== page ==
When funding for my center ended, I wrote a dissertation and got a teaching job at Baruch. I taught courses in public affairs, including one with Peter F. Vallone, Sr., New York City Council’s inaugural speaker. Three years in, some other debate friends called. They said I would love teaching with them at the University of Texas at El Paso. I did. But, by our second year in Texas, my East Coast in-laws were declining. Yale was close to them, and the law library needed a specialist to consult on study design, help find data, and teach basic statistics workshops.
At Yale, I worked on policing, housing segregation, and government accountability studies. I wanted to learn more. So, with the support of my bosses, I worked during the day and went to Quinnipiac University School of Law (QUSL) at night.
At QUSL, I assisted with an amicus curiae brief for a transgender employment discrimination case, helped New Haven residents file temporary restraining orders, and worked in the veterans clinic. My hope was to graduate and immediately teach, but my mentors urged me to practice law. So, I joined Connecticut Veterans Legal Center and represented veterans recovering from homelessness and mental illness. Then, I clerked for Hon. Victor A. Bolden, a federal district court judge.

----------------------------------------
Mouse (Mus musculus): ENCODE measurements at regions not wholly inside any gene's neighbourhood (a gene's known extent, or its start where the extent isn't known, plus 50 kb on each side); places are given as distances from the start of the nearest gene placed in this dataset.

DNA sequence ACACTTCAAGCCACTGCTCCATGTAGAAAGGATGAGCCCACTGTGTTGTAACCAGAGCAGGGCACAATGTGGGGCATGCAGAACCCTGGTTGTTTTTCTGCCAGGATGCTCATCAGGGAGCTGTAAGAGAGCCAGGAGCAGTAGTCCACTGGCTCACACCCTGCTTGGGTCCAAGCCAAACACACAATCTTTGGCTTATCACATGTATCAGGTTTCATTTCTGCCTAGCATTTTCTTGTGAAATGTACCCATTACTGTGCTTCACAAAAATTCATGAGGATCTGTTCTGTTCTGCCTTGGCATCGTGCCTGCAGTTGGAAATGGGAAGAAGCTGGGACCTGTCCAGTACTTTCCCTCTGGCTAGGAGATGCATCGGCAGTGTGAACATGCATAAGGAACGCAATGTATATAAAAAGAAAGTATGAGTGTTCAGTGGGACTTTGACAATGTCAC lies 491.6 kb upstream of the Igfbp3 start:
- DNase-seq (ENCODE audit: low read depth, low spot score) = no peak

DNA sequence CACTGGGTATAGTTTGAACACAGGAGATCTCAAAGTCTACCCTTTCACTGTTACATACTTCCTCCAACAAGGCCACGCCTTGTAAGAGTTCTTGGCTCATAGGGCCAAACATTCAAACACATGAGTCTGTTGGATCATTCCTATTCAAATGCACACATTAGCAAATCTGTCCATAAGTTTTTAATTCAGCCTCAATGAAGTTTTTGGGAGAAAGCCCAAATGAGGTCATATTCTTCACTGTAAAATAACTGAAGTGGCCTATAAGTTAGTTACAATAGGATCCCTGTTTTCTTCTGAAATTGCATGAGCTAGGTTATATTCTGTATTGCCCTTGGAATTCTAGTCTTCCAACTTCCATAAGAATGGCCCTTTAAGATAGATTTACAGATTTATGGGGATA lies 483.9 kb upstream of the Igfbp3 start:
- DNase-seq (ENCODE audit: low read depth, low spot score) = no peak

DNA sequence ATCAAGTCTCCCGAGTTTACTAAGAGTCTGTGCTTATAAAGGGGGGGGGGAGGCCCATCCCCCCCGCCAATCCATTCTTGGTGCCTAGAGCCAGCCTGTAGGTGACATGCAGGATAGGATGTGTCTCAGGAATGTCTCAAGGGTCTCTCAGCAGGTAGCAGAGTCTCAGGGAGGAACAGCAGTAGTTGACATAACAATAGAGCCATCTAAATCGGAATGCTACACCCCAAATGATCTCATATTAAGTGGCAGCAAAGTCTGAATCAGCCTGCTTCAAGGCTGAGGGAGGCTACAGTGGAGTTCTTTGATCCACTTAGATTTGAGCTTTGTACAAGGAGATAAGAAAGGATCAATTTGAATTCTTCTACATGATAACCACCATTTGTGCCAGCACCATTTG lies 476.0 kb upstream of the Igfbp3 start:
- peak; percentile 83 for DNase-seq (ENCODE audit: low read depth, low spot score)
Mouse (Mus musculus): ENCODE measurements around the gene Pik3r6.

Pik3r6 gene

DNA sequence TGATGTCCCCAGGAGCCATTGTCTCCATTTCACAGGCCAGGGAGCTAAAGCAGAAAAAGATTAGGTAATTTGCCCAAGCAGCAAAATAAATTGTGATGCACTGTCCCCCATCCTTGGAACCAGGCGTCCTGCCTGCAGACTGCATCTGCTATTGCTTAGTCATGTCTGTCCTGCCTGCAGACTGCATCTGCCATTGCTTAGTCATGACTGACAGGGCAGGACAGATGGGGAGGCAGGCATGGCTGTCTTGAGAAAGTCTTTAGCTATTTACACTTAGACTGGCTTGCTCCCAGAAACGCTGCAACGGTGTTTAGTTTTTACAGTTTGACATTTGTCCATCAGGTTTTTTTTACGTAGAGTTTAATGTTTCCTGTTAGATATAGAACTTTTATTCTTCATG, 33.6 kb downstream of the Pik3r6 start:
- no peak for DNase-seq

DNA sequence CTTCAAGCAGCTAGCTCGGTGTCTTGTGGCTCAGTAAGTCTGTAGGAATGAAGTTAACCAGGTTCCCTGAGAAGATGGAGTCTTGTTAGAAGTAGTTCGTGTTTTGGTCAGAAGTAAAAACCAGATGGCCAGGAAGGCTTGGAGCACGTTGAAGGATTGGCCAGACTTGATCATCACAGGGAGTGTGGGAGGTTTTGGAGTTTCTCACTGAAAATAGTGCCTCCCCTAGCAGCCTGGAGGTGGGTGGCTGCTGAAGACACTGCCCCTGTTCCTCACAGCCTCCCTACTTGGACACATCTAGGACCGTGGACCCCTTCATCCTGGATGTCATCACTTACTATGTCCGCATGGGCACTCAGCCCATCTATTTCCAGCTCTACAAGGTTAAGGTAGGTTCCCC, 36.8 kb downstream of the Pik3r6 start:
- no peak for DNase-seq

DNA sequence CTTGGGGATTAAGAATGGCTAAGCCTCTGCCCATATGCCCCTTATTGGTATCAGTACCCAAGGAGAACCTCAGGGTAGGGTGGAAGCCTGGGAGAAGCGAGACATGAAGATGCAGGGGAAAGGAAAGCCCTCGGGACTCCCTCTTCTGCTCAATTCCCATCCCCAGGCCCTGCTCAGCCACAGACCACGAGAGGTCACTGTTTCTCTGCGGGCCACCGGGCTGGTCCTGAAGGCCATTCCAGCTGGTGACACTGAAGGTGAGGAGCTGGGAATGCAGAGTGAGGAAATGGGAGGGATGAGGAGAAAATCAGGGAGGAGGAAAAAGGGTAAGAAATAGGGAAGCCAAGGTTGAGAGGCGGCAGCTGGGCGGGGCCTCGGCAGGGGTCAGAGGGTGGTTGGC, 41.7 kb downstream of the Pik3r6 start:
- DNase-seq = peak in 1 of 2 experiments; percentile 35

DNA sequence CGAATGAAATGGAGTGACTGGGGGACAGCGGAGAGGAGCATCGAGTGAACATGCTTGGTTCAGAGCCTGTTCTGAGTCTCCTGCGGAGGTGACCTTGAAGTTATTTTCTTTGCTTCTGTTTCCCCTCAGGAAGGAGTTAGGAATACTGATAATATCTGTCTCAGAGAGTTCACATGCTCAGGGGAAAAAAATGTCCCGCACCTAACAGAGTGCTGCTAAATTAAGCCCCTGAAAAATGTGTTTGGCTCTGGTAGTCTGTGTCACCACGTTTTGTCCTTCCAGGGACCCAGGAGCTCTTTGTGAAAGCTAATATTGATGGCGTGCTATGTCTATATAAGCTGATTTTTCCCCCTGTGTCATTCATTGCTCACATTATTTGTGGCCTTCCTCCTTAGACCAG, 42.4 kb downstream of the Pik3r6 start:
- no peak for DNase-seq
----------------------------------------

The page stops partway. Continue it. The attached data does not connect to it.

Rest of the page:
In 2019, I was hired by Wesleyan. Now, I teach interdisciplinary oral advocacy and social change courses. My current research is on severe punishment for drug crimes.
You continue to work as a practicing attorney in Connecticut, in addition to your teaching. What kind of law are you currently practicing?